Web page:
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When people and mice go hungry, their stomachs growl and they feel discomfort. But at a metabolic level, frequent food deprivation could boost their memory and even make them live longer.

That’s the hypothesis of John Newman, a new faculty member at the Buck Institute for Research on Aging, based in Novato. The world-class scientific institute has some of the brightest aging-related research minds in the world among its faculty.

Yale-educated Newman, 39, who earned a Ph.D. in biochemistry and medical degree at the University of Washington, is assistant professor of medicine in the geriatrics division of University of California, San Francisco. He worked as a visiting scientist at the Buck for a year and was recently awarded a faculty position, funded by a modest career-development grant from the National Institute on Aging, a division of the U.S. National Institutes of Health.

“It’s like seed funding,” Newman said, the term tech startups use to refer to founding capital.

North Bay Business Journal met with Newman in March as he set up his laboratory on the Buck campus and began hiring post-doctoral students to help with research.

“My current scientific interest lies in investigating ketone bodies as one of the mechanisms of health benefits of fasting and calorie restriction,” Newman said. So far, he studies ketone bodies in mice.

Ketone bodies are produced by the body when glycogen stores are diminished, as happens in fasting or extended periods of exercise, such as running a marathon or cycling 50 miles. When the body runs out of its usual fuel source, glycogen, triglycerides in fat tissue are broken down into fatty acids and carried to the liver, where they are catabolized to acetyl coenzyme A then converted to ketone bodies including acetoacetate, Beta-hydroxybutyrate and acetone. Newman plans to test whether ketones affect age-related diseases, especially focusing on Beta-hydroxybutyrate.

“I have found that a ketogenic diet can increase longevity and health-span measures in mice, including improving age-related cognitive decline,” Newman said. If his hypothesis can be proven, Newman’s research could have gargantuan economic benefits.

According to data from sources including Alzheimer’s Association and National Institute on Aging, Alzheimer’s affects five million Americans — two-thirds of them women — and 44 million globally. The number of patients with Alzheimer’s will triple to 13 million in U.S. by 2050, and to 135 million globally. Dementia care costs $600 billion globally per year. By 2040, Alzheimer’s is expected to consume 25 percent of the Medicare budget.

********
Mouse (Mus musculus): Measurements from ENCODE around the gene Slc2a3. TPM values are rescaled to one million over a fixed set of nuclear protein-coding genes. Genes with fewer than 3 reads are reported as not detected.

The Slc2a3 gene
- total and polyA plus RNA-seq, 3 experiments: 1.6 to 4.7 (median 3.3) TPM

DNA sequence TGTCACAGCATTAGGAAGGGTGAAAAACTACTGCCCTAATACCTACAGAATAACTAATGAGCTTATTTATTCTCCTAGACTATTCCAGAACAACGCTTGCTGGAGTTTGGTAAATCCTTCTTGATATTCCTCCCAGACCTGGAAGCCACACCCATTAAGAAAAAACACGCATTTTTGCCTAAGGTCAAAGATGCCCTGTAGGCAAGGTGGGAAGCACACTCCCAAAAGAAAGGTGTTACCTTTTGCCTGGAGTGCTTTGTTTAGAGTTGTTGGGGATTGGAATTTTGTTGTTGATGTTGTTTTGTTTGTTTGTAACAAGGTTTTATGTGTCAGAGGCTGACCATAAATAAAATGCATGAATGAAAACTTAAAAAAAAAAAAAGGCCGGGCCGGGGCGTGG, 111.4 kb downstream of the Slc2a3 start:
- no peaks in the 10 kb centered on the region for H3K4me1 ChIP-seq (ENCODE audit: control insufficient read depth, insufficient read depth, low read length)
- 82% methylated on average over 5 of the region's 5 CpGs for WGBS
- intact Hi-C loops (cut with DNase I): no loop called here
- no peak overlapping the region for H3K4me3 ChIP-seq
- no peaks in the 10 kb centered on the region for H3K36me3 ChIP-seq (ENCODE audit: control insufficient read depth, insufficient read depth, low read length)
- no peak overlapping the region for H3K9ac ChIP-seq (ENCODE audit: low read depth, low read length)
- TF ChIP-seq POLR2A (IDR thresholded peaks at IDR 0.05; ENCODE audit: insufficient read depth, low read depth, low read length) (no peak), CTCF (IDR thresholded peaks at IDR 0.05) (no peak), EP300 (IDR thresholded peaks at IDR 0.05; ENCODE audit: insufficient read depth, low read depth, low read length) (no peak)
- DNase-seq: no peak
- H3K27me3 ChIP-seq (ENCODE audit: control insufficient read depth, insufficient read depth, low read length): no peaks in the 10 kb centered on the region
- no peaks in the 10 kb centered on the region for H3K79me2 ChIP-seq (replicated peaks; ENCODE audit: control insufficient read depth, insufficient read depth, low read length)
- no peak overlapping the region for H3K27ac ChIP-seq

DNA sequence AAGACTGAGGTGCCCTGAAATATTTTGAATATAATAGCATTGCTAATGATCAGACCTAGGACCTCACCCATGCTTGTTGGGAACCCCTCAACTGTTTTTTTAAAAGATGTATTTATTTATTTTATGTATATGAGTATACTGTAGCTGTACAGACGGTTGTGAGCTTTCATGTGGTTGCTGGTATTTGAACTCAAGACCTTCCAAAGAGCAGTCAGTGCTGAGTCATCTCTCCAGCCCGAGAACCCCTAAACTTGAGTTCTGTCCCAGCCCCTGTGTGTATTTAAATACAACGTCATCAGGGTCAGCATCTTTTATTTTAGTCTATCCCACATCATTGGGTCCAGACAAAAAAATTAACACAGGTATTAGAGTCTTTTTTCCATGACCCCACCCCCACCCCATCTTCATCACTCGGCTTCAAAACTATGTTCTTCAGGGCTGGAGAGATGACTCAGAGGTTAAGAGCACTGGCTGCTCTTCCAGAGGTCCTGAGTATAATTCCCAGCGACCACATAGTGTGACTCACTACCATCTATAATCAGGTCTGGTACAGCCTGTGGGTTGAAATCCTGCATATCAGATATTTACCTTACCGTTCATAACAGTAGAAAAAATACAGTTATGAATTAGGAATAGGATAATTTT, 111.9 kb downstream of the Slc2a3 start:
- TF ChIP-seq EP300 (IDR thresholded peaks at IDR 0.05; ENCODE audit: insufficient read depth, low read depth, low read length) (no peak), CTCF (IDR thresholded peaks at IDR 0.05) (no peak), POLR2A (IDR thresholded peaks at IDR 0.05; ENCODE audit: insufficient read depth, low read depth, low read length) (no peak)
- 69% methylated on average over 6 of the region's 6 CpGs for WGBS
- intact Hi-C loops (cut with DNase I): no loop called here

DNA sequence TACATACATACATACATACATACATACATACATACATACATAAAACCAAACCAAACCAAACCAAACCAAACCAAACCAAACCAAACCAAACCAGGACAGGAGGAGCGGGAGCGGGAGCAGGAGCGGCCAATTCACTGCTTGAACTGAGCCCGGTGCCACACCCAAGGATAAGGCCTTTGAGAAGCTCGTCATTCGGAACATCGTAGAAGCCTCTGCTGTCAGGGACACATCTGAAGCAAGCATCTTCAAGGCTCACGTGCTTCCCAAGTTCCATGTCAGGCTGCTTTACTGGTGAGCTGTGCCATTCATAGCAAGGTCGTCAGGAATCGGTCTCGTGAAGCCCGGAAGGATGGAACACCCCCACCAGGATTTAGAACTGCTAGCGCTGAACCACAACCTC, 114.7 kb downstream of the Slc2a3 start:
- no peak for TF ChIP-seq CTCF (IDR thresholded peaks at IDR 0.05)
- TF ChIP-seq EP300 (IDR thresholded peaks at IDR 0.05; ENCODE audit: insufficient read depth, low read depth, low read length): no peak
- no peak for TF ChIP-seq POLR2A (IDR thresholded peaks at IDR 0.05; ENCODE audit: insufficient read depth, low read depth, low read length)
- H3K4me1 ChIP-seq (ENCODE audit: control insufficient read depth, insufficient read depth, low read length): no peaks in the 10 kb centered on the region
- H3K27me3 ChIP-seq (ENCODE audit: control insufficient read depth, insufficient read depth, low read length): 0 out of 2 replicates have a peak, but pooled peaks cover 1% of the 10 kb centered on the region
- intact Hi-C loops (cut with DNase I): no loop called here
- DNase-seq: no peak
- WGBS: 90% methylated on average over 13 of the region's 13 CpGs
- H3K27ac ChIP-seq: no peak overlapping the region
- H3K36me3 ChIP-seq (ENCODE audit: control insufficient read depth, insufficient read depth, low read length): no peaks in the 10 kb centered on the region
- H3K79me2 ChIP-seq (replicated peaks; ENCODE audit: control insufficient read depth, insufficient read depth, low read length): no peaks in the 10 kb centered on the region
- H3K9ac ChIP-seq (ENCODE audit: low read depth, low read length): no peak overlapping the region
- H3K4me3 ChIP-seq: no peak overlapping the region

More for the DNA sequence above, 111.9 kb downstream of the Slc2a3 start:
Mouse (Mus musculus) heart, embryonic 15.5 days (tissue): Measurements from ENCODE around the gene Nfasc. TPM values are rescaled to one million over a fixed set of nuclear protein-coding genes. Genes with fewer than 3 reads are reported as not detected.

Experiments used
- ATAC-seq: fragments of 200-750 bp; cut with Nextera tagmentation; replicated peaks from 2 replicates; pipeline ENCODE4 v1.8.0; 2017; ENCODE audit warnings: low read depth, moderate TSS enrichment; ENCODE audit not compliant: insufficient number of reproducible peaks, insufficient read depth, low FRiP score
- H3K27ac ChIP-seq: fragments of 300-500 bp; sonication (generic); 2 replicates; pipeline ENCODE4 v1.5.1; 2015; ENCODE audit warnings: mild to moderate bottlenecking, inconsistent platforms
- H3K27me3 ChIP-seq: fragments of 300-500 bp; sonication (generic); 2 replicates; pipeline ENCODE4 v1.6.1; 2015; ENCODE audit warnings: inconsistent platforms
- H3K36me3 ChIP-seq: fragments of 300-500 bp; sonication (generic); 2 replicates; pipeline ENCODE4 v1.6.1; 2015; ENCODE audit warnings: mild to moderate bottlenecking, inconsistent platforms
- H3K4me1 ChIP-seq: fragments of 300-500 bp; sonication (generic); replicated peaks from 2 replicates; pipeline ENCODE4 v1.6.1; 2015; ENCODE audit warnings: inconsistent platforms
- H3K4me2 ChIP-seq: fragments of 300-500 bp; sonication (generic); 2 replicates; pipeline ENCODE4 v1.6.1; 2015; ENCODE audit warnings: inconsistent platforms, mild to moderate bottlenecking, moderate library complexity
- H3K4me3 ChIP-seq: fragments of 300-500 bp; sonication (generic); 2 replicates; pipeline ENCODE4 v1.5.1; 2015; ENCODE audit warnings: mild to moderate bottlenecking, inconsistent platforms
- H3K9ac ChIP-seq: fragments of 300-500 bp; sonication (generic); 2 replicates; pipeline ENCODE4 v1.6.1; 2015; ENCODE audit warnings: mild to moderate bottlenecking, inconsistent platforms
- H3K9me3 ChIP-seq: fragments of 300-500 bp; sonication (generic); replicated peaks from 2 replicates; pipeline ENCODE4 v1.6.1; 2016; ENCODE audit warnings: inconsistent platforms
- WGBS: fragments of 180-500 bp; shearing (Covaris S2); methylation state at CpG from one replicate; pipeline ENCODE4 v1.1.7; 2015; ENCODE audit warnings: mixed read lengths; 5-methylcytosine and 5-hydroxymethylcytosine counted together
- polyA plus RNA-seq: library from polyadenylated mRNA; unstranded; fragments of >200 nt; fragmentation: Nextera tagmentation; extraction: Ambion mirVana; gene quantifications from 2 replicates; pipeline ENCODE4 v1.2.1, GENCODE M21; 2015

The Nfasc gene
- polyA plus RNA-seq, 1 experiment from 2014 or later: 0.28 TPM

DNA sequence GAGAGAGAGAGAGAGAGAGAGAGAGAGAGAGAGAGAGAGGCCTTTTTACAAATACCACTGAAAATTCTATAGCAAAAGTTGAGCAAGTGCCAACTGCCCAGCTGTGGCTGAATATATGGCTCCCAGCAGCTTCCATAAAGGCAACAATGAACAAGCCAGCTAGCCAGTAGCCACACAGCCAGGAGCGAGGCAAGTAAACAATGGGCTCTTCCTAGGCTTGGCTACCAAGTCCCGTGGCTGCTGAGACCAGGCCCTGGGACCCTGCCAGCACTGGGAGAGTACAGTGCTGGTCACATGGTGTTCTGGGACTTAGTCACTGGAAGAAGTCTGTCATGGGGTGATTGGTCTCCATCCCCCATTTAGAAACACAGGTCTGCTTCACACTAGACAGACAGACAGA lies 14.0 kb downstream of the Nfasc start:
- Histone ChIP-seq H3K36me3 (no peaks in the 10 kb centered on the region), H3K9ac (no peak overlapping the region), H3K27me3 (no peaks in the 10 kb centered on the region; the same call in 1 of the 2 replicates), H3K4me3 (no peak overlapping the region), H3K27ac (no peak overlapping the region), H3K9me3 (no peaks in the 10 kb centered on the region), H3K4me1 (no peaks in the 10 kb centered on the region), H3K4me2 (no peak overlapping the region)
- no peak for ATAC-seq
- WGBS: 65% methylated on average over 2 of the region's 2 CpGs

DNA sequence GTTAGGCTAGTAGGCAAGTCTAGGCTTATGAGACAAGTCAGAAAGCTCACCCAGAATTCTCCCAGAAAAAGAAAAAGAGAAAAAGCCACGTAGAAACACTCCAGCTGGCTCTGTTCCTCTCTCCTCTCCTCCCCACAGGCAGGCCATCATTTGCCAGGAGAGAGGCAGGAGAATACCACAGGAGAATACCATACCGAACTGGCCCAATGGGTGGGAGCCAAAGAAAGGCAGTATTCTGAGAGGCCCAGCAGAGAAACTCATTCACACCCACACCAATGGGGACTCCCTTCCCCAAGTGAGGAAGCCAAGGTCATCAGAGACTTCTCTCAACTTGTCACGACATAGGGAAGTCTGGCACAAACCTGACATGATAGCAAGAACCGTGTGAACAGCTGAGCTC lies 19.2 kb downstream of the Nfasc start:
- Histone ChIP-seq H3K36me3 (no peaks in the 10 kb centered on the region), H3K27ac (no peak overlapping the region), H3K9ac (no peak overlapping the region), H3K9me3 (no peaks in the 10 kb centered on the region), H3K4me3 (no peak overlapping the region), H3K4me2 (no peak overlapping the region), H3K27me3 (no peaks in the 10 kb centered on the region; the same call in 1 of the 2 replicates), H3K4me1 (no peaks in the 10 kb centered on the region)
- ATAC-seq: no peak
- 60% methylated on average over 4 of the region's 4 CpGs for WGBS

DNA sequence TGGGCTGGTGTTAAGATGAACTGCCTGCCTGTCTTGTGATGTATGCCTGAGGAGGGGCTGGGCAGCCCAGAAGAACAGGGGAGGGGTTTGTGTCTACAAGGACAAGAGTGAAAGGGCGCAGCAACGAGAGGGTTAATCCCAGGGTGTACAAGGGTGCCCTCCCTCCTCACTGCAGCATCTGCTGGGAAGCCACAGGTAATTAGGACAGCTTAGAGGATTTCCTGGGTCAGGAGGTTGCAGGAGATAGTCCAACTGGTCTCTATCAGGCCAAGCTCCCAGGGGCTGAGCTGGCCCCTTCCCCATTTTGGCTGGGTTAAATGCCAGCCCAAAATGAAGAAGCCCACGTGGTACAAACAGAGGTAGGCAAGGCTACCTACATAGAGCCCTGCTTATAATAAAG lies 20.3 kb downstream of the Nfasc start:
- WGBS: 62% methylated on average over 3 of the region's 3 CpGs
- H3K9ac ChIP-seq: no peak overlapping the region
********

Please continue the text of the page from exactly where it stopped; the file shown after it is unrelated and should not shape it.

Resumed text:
President Ronald Reagan died after a long battle with Alzheimer’s. The disease dimmed the brains of composer Aaron Copeland, artist Norman Rockwell, writer E.B. White, boxer Sugar Ray Robinson and actors Rita Hayworth, Peter Falk and Charleton Heston.

The disease ruins neurons and incrementally sabotages its victims’ mental acuity. Even a modest reduction in the number of patients or a delay in onset could reap giant savings.

“Geriatrics is not about age,” Newman said. “It’s about you as a person. We specialize in people who are older, who are complicated, have lots of medical problems, complex social or home situations. We think of ourselves as complexivists. We take care of people where medical problems aren’t simple and answers aren’t simple.”

He looks for ways to improve patients’ lives — “staying independent in their own home, doing things they need to do by themselves, staying out of the hospital,” he said.

“Eating less, fasting and restricting calories is the surest, most consistent way to make animals healthier,” Newman said, “and maybe make people healthier. The big idea is not that eating less or fasting makes you healthier,” but that genetic switches triggered by fasting bring health benefits.

“Are ketone bodies one of these molecules that provide health benefits? They are the way the body uses energy when you are fasting. It’s the way the body burns fat.”

Ketone bodies are not just used for energy, but as signals.

“They change the way cells work, the way genes are expressed, affecting inflammation, regulating metabolism,” Newman said, noting “tantalizing clues that could be important for aging.”

Newman tested his theories on laboratory mice, feeding them a ketogenic diet for most of their adult lives of about three years. The diet was largely Crisco, the non-trans-fat formula, mixed with a bit of cocoa butter. The diet had few carbohydrates, with normal protein, fiber and vitamins, but was not low in calories. Not having carbohydrates triggers the liver to produce ketone bodies.

The rodents devoured as much as they wanted. “We had to figure out how to keep them from getting obese,” he said. “We fed them a ketogenic diet every other week,” alternating with a normal diet.